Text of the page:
Intentional Increase of Cerebral Blood Oxygenation Using Hemoencephalography (HEG): An Efficient Brain Exercise Therapy

Hershel Toomim, William Mize, Paul C. Kwong, Marjorie Toomim, Robert Marsh, Gerald P. Kozlowski, Mary Kimball, Antoine Rémond

Abstract


Intentional enhancement of regional cerebral blood oxygenation (rCBO2) in specific cerebral locations was studied as a brain exercise. A review of literature showed the effect of brain exercise on brain physiology. Hemoencephalography (HEG), a graphic analog of brain blood flow of oxygenated hemoglobin indicated by non-invasive infrared spectroscopy, was used to guide intentionally increasing rCBO2. A musical note and visual graphic keyed to changes in cortical blood oxygenation was provided to the participant. A primary aim of this study was to demonstrate the capacity of subjects with brain disorders to increase oxygenation of selected brain tissue using HEG and test the hypothesis that multiple repetitions of these brain exercises improved sustained attention measured with a continuous performance test. The impulsivity score for subjects in the exercise group was in the normal range after 10 sessions. In a small set of subjects, low arousal SPECT images showed increased vascularity after 30 half-hour sessions of intentional enhancement of local blood oxygenation.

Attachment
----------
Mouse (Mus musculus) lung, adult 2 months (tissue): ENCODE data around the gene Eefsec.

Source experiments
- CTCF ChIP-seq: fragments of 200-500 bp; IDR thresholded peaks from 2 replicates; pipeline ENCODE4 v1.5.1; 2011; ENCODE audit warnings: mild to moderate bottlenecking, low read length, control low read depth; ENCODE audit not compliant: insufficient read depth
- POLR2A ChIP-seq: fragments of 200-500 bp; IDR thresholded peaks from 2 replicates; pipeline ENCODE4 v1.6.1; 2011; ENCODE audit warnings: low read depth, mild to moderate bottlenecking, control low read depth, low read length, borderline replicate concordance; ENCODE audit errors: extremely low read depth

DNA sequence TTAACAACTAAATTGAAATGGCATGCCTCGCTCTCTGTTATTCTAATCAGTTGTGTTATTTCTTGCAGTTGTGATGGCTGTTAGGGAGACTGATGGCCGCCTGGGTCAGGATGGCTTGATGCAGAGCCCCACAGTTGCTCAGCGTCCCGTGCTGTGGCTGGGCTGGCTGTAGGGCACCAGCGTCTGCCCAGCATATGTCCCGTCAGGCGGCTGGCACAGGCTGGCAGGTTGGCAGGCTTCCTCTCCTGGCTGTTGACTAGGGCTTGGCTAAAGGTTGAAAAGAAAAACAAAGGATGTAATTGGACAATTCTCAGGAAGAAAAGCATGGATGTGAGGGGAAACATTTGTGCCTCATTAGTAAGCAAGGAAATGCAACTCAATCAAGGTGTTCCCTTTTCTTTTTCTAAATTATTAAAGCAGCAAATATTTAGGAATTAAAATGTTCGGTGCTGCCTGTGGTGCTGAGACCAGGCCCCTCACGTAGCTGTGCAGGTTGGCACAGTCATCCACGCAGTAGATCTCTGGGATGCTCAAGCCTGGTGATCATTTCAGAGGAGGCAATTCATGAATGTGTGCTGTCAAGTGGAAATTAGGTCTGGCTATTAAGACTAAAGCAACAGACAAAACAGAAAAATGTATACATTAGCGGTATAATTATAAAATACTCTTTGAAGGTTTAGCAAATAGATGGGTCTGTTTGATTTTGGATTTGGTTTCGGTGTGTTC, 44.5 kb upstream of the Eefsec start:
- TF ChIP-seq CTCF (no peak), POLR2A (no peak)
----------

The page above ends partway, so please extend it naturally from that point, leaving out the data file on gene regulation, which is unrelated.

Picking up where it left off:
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DOI: https://doi.org/10.1300/J184v08n03_02

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